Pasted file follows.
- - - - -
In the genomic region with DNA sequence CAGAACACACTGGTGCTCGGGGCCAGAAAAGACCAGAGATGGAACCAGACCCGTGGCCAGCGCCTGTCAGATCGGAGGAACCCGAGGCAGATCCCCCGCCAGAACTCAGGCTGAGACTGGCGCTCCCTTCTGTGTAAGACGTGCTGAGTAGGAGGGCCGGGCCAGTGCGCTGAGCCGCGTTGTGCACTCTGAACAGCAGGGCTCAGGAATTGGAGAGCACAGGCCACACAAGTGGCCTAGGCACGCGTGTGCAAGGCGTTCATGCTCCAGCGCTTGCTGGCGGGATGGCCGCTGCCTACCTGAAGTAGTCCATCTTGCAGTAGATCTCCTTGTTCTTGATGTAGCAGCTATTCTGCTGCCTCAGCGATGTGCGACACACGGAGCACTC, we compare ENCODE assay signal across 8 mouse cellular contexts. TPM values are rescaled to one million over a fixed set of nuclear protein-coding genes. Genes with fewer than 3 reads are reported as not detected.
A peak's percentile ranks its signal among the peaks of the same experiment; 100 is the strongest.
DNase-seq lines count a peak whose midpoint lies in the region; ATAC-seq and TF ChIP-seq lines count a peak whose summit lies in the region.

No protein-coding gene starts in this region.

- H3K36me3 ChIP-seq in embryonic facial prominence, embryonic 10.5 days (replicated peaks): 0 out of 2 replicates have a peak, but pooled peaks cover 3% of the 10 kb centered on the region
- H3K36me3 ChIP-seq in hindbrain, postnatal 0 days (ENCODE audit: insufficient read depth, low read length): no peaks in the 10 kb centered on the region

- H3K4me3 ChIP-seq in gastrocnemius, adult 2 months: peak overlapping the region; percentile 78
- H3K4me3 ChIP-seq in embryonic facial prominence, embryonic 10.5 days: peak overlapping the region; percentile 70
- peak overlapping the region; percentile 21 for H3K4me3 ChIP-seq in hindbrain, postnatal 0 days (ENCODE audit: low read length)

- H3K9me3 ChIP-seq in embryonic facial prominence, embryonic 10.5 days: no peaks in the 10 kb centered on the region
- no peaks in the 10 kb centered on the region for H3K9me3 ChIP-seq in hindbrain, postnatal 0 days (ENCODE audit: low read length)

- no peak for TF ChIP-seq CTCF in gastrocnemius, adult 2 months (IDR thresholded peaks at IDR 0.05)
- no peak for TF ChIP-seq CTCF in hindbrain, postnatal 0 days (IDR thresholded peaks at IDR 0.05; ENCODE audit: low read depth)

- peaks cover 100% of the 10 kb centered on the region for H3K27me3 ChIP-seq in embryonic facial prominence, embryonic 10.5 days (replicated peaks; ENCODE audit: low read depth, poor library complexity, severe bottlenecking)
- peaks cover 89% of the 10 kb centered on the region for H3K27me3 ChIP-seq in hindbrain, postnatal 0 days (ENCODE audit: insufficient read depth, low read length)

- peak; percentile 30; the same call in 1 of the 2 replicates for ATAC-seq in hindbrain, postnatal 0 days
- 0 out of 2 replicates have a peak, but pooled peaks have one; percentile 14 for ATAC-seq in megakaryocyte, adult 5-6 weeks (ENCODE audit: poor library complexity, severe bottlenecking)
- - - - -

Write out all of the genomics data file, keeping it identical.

In the genomic region with DNA sequence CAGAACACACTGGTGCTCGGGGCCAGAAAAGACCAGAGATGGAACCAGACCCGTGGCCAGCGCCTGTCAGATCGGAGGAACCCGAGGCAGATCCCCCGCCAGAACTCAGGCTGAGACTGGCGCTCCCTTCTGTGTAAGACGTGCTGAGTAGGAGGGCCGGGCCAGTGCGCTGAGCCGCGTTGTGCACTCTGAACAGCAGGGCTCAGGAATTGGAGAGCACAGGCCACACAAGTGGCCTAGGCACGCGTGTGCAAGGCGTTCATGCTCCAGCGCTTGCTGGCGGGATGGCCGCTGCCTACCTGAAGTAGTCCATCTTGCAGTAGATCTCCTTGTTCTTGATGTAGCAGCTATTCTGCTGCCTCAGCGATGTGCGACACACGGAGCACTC, we compare ENCODE assay signal across 8 mouse cellular contexts. TPM values are rescaled to one million over a fixed set of nuclear protein-coding genes. Genes with fewer than 3 reads are reported as not detected.
A peak's percentile ranks its signal among the peaks of the same experiment; 100 is the strongest.
DNase-seq lines count a peak whose midpoint lies in the region; ATAC-seq and TF ChIP-seq lines count a peak whose summit lies in the region.

No protein-coding gene starts in this region.

- H3K36me3 ChIP-seq in embryonic facial prominence, embryonic 10.5 days (replicated peaks): 0 out of 2 replicates have a peak, but pooled peaks cover 3% of the 10 kb centered on the region
- H3K36me3 ChIP-seq in hindbrain, postnatal 0 days (ENCODE audit: insufficient read depth, low read length): no peaks in the 10 kb centered on the region

- H3K4me3 ChIP-seq in gastrocnemius, adult 2 months: peak overlapping the region; percentile 78
- H3K4me3 ChIP-seq in embryonic facial prominence, embryonic 10.5 days: peak overlapping the region; percentile 70
- peak overlapping the region; percentile 21 for H3K4me3 ChIP-seq in hindbrain, postnatal 0 days (ENCODE audit: low read length)

- H3K9me3 ChIP-seq in embryonic facial prominence, embryonic 10.5 days: no peaks in the 10 kb centered on the region
- no peaks in the 10 kb centered on the region for H3K9me3 ChIP-seq in hindbrain, postnatal 0 days (ENCODE audit: low read length)

- no peak for TF ChIP-seq CTCF in gastrocnemius, adult 2 months (IDR thresholded peaks at IDR 0.05)
- no peak for TF ChIP-seq CTCF in hindbrain, postnatal 0 days (IDR thresholded peaks at IDR 0.05; ENCODE audit: low read depth)

- peaks cover 100% of the 10 kb centered on the region for H3K27me3 ChIP-seq in embryonic facial prominence, embryonic 10.5 days (replicated peaks; ENCODE audit: low read depth, poor library complexity, severe bottlenecking)
- peaks cover 89% of the 10 kb centered on the region for H3K27me3 ChIP-seq in hindbrain, postnatal 0 days (ENCODE audit: insufficient read depth, low read length)

- peak; percentile 30; the same call in 1 of the 2 replicates for ATAC-seq in hindbrain, postnatal 0 days
- 0 out of 2 replicates have a peak, but pooled peaks have one; percentile 14 for ATAC-seq in megakaryocyte, adult 5-6 weeks (ENCODE audit: poor library complexity, severe bottlenecking)